She remained outside despite a rash of recent headlines about dogs left in the cold who have frozen to death.
Earlier this month a Michigan woman was charged with animal cruelty after her puppy was found frozen to death in her yard. The owner claims she fell asleep and forgot about the 6-month-old pit bull.
Most recently, two dogs in New Jersey, a puppy and presumably his mother, died after being left outside in the bitter cold.
Their water bowls were reportedly frozen solid.
The sordid stories go on and on and on.
On Friday, by some still undetermined mercy, Bella wasn't outside.
When reached by The Dodo via email, Bella's owner Nicole Guiles claimed she no longer has the dog.
"My dog is being well cared for," she wrote, refusing to comment any further on Bella's condition.
Haas-Gray is skeptical. Her organization offered the family $500 for the dog recently - an overture, she says, that was rejected.
Dogs in New Providence, like in many cities, could benefit mightily from anti-tethering laws adopted in other cities like Tucson, Arizona, and Chapel Hill, North Carolina, that limit or ban tying dogs outside.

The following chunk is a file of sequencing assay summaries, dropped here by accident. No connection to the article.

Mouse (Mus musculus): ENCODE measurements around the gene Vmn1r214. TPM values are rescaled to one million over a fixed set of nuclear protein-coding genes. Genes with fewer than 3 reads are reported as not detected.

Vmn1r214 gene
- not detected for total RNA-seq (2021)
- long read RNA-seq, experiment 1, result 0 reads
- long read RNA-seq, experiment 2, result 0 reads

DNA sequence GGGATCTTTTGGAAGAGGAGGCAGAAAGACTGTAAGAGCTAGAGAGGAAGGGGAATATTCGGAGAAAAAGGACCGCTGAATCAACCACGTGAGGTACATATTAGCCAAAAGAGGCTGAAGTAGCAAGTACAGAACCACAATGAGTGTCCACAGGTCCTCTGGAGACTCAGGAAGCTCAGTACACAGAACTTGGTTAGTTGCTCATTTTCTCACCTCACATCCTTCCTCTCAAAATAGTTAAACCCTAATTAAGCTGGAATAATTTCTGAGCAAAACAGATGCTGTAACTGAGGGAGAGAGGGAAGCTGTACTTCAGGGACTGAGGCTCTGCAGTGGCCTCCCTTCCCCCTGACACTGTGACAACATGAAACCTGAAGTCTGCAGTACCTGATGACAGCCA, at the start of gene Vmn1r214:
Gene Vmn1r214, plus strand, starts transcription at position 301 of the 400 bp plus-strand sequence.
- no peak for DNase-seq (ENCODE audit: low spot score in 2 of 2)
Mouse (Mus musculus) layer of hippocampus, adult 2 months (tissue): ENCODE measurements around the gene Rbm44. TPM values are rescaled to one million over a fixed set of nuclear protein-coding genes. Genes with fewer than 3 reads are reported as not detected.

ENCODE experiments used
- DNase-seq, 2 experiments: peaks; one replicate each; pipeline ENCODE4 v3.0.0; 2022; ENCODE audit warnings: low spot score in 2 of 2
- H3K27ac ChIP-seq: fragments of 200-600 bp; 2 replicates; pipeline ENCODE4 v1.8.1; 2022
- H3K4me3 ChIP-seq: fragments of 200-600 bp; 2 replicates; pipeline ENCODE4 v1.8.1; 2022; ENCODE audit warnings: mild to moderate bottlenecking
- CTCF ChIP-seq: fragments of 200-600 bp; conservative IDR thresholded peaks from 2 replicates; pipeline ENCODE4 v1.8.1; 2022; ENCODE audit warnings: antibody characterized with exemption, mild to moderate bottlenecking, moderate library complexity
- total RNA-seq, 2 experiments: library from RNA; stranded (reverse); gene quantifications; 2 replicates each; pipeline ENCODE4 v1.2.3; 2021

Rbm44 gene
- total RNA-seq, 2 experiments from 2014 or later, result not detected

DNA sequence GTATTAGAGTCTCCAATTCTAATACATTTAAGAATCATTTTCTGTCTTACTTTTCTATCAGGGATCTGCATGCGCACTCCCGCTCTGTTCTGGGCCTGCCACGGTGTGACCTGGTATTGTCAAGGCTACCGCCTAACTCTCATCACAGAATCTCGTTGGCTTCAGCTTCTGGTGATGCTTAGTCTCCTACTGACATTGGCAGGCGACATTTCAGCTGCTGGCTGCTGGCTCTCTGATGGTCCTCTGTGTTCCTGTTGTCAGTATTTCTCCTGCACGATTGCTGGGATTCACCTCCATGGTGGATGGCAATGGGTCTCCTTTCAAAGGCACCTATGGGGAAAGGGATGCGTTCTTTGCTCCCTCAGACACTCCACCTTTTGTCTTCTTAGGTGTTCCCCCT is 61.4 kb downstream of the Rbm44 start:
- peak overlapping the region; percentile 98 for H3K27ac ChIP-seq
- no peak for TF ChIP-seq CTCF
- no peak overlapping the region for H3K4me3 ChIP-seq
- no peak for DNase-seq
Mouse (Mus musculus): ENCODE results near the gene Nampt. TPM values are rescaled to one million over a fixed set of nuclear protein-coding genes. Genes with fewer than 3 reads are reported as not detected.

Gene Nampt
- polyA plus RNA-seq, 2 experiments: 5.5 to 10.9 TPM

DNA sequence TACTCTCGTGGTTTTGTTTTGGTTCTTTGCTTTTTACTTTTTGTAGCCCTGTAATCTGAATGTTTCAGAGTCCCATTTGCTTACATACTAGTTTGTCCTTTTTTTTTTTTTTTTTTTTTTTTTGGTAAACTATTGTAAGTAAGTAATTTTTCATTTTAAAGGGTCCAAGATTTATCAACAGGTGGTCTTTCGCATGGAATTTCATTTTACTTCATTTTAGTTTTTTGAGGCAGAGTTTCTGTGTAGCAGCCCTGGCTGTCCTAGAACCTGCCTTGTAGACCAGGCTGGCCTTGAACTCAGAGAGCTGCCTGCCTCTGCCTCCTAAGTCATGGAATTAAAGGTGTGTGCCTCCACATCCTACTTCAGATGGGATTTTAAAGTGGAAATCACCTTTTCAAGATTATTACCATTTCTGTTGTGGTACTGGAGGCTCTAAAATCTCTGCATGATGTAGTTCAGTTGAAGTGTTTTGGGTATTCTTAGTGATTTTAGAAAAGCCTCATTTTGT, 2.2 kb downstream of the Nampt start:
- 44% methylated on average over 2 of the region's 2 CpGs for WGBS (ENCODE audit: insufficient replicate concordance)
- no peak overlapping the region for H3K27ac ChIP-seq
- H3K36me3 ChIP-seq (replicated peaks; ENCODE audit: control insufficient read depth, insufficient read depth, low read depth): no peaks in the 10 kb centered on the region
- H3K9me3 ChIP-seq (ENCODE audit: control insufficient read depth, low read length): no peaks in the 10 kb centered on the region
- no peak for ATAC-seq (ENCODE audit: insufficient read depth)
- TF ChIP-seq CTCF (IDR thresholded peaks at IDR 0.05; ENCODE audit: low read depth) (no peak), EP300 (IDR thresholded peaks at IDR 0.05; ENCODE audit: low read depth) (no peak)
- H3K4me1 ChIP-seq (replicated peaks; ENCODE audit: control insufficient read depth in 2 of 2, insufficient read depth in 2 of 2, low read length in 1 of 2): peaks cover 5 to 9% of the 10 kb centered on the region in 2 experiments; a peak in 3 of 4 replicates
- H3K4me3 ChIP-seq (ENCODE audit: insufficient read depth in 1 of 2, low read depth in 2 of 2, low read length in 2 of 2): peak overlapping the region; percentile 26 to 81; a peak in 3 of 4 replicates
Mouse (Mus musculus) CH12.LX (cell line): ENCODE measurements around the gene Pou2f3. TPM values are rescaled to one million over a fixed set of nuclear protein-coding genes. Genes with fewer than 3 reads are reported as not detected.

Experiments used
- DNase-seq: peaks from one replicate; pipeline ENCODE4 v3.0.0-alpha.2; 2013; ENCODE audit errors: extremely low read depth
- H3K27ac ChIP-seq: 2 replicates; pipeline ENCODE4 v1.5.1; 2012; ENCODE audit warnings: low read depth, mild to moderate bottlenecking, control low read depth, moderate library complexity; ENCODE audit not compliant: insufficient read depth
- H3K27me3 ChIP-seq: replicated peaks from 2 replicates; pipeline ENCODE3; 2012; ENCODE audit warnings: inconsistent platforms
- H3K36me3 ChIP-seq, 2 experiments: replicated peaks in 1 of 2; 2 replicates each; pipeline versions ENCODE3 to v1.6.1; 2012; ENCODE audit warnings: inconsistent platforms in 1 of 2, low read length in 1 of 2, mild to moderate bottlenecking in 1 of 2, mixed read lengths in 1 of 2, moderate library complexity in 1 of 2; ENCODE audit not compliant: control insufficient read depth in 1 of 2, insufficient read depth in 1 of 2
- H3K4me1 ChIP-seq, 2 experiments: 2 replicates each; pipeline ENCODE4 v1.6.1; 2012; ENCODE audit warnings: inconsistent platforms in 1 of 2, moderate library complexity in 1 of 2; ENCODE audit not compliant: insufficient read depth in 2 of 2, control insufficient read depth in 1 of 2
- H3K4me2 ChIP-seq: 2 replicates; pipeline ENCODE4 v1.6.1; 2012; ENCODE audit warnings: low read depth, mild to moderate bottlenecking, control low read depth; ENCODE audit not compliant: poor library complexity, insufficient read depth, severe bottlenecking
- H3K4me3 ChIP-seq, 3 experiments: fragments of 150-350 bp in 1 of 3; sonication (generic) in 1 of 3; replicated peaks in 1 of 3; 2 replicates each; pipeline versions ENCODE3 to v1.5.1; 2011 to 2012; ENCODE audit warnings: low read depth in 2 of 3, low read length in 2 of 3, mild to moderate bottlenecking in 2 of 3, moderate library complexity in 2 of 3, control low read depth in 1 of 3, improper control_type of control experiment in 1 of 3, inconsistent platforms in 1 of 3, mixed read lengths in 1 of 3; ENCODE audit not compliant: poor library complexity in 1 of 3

"We've taken that to city council," Haas-Gray explains. "That was one of the steps we tried to take. And after several meetings, they literally threw us out and told us not to come back."
At the very least, New Providence could consider vital cold-weather legislation, like a law in Montgomery County, Maryland, that outlaws leaving dogs outside during extreme cold weather.
But for now, amid the icy apex of winter, perhaps we might just be grateful that Ice Station Bella is unoccupied.
Bella isn't alone out there. In Iowa, Haas-Gray sees countless dogs at the end of leashes amid harrowing weather.
"She's caught everyone's attention and that's great," she says of Bella. "But she's not the only one."
Join the fight for anti-tethering laws in your community, as well as the efforts of organizations like HEART and IFAW.